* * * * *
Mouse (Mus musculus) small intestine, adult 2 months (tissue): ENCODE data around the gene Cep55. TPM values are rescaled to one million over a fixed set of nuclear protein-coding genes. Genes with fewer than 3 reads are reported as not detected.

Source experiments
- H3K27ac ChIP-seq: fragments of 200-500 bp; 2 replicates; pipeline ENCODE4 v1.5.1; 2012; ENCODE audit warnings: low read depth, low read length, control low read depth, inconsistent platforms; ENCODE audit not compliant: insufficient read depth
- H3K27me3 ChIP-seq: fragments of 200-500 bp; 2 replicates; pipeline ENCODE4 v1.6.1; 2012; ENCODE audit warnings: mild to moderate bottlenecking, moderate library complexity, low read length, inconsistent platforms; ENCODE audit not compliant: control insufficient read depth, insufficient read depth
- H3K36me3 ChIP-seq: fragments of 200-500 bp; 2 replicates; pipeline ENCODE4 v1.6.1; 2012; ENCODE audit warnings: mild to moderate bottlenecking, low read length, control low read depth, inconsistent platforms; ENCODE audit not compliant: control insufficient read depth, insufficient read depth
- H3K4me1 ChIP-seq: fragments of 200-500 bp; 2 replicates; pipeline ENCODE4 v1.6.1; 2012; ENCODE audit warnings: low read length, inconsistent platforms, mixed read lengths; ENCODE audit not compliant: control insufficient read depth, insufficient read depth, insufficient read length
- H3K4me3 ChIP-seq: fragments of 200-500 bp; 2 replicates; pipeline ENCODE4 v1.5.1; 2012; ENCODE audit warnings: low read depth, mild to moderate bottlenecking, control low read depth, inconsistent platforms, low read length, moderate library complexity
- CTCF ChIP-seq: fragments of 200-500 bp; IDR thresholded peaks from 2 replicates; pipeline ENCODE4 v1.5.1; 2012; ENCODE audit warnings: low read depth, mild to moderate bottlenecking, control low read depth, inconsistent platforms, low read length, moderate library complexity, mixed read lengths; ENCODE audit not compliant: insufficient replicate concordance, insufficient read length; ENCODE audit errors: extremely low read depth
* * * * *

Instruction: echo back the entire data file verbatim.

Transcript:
Mouse (Mus musculus) small intestine, adult 2 months (tissue): ENCODE data around the gene Cep55. TPM values are rescaled to one million over a fixed set of nuclear protein-coding genes. Genes with fewer than 3 reads are reported as not detected.

Source experiments
- H3K27ac ChIP-seq: fragments of 200-500 bp; 2 replicates; pipeline ENCODE4 v1.5.1; 2012; ENCODE audit warnings: low read depth, low read length, control low read depth, inconsistent platforms; ENCODE audit not compliant: insufficient read depth
- H3K27me3 ChIP-seq: fragments of 200-500 bp; 2 replicates; pipeline ENCODE4 v1.6.1; 2012; ENCODE audit warnings: mild to moderate bottlenecking, moderate library complexity, low read length, inconsistent platforms; ENCODE audit not compliant: control insufficient read depth, insufficient read depth
- H3K36me3 ChIP-seq: fragments of 200-500 bp; 2 replicates; pipeline ENCODE4 v1.6.1; 2012; ENCODE audit warnings: mild to moderate bottlenecking, low read length, control low read depth, inconsistent platforms; ENCODE audit not compliant: control insufficient read depth, insufficient read depth
- H3K4me1 ChIP-seq: fragments of 200-500 bp; 2 replicates; pipeline ENCODE4 v1.6.1; 2012; ENCODE audit warnings: low read length, inconsistent platforms, mixed read lengths; ENCODE audit not compliant: control insufficient read depth, insufficient read depth, insufficient read length
- H3K4me3 ChIP-seq: fragments of 200-500 bp; 2 replicates; pipeline ENCODE4 v1.5.1; 2012; ENCODE audit warnings: low read depth, mild to moderate bottlenecking, control low read depth, inconsistent platforms, low read length, moderate library complexity
- CTCF ChIP-seq: fragments of 200-500 bp; IDR thresholded peaks from 2 replicates; pipeline ENCODE4 v1.5.1; 2012; ENCODE audit warnings: low read depth, mild to moderate bottlenecking, control low read depth, inconsistent platforms, low read length, moderate library complexity, mixed read lengths; ENCODE audit not compliant: insufficient replicate concordance, insufficient read length; ENCODE audit errors: extremely low read depth